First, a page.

Horowitz: Lockdowns missed the boat: More likely coronavirus cases in US as early as December

· May 18, 2020  
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Once it became clear that this coronavirus was in Wuhan at least as early as November 17, I pointed out that it was inconceivable that the virus was not in the U.S. shortly thereafter, given the extent of travel between the two countries. Last week, the Ohio Department of Health announced the discovery of six cases in January. Now there is evidence of possible cases in December in several other states.

The Seattle Times reported that a woman named Jean, 64, from Snohomish County, like so many other Americans, felt she experienced symptoms of coronavirus during the week of Christmas 2019. Now that antibody testing has become pervasive, she got herself tested and turned up positive for the antibodies. According to a local health official, another Snohomish County resident also tested positive after claiming to have had similar symptoms in December.

While this is not yet scientific proof that the December illness was necessarily COVID-19, it’s another piece of circumstantial evidence corroborating what is simple common sense. Snohomish County is home to the first known COVID-19 patient who traveled back from Wuhan to the Seattle area on January 15 and was officially designated as the first case in the country on January 20. However, that patient was never confirmed definitively as “patient zero,” just as the first known case.

It will be interesting to watch in the coming days whether all the people nationwide posting on social media anecdotally about experiencing symptoms throughout the early winter who tested negative for the flu will test positive for antibodies. To be clear, antibody tests cannot pinpoint exactly when the virus was contracted or when the antibodies entered the body. The antibodies tend to appear in the blood several weeks after a person presents with symptoms of the virus.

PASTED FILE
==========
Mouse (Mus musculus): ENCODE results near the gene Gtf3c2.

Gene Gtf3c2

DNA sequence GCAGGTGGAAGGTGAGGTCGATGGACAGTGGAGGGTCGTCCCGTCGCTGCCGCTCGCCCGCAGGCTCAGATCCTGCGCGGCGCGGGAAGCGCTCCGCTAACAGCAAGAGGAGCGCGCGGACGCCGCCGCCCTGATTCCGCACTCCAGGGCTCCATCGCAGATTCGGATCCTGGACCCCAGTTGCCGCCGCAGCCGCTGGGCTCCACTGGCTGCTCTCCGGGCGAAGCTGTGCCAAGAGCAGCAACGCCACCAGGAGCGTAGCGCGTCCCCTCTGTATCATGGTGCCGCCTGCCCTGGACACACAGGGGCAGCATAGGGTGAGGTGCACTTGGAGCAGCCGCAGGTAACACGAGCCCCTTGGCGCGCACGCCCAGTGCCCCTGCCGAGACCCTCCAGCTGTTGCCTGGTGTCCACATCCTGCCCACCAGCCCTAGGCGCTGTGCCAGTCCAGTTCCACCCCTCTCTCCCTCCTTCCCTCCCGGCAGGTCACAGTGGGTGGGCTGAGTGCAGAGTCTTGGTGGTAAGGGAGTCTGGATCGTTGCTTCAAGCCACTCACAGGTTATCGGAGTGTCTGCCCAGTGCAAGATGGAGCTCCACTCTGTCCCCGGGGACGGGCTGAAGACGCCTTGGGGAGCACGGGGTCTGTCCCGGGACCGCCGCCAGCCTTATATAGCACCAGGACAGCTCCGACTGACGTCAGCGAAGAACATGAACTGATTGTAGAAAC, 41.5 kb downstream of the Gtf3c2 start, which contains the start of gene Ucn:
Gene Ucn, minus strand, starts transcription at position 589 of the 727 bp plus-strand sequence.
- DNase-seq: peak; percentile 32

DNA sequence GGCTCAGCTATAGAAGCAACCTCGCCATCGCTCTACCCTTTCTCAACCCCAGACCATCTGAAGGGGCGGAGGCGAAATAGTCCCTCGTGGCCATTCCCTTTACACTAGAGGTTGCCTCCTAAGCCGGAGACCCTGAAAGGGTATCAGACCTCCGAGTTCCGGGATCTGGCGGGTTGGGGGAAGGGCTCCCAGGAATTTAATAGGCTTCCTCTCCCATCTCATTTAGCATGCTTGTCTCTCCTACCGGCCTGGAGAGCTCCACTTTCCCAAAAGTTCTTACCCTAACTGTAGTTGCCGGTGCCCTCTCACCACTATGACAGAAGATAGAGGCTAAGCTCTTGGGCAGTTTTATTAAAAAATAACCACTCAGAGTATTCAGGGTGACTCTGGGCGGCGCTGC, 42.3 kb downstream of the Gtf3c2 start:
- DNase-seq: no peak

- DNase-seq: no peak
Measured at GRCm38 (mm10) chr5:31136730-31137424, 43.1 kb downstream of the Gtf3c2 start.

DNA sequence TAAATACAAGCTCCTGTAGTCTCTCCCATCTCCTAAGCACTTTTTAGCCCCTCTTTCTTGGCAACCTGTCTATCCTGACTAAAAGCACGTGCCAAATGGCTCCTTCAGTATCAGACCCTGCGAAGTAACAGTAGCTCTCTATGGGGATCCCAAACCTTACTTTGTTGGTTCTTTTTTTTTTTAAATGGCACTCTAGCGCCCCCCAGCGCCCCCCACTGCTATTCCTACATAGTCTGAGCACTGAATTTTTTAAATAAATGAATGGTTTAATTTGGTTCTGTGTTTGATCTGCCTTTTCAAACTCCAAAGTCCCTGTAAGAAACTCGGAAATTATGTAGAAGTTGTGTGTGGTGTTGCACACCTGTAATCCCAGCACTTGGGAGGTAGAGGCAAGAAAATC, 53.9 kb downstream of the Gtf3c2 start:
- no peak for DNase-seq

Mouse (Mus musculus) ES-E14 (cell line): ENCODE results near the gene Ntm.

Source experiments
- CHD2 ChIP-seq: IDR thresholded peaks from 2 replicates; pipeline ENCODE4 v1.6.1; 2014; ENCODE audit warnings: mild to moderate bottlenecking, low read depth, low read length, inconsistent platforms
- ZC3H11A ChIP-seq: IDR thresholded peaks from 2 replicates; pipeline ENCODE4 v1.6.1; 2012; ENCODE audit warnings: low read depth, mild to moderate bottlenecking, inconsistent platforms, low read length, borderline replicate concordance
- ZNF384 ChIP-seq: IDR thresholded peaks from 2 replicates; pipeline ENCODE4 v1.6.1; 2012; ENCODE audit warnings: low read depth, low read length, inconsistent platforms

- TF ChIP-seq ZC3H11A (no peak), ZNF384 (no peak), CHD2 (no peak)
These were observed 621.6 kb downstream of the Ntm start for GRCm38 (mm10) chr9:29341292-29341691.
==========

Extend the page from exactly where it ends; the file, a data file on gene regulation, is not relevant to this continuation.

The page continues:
A similar story was reported in Johnstown, Pennsylvania, where an anonymous couple was sick in December and tested negative for the flu and strep throat, but have now tested positive for SARS-CoV-2 antibodies. But there is an interesting wrinkle in these retroactive discoveries of COVID-19 cases. States are now using the positive results from antibody tests to retroactively add more cases to the official count of a given county and therefore insinuate that they are a hot zone, even though the case was likely from months ago! The Johnstown couple is reportedly upset that the state health department is using their story to increase the case count in Cambria County.

It’s uncanny how so many state governments pushing lockdowns use our assertions against us when we are proven right. Rather than coming to the realization that this virus was here long before any lockdown could have worked, they are pocketing that reality to bolster the case for continuing a lockdown. Rather than using the implication of a lower fatality rate to end the draconian policies, they are focusing on the number of cases, now higher than previously thougt, as a bad omen for more deaths. The reality of more cases and fewer deaths is thus turned upside down.

According to an analysis conducted by the Miami Herald, “At least 26 patients started displaying COVID-19 symptoms in late December or January,” in what they believe was a much earlier community spread than previously discovered.

France also found a COVID-19 case dating back to Dec. 27, and a genetic study published by British researchers found evidence of “extensive worldwide transmission of COVID-19” that had been “seeded by a large number of independent introductions of the virus…likely from extremely early on in the pandemic.”

Justin Hart, an information data architect from San Diego, highlighted new CDC data in a Twitter thread that makes a convincing case that there were excess COVID-19 deaths taking place before January.

Justin explained his analysis on my podcast last week and showed how it demonstrates the virus has been with us since at least December and that for most people it doesn’t it appear deadlier than the 2018 flu. Michael Levitt, professor of biophysics at Stanford and 2013 chemistry Nobel laureate, referred to Justin’s analysis as “impressive.”

We will likely discover in nearly every state that community spread began long before any mitigation efforts, rendering them akin to closing the barn door after the horses had left. Which would explain why there is absolutely no correlation between severity and duration of lockdowns and positive results. If anything, there is something of an inverse relationship, likely because we locked down people who had already contracted the virus indoors for a prolonged period of time.

Author: Daniel Horowitz

Daniel Horowitz is a senior editor of Conservative Review. Follow him on Twitter @RMConservative.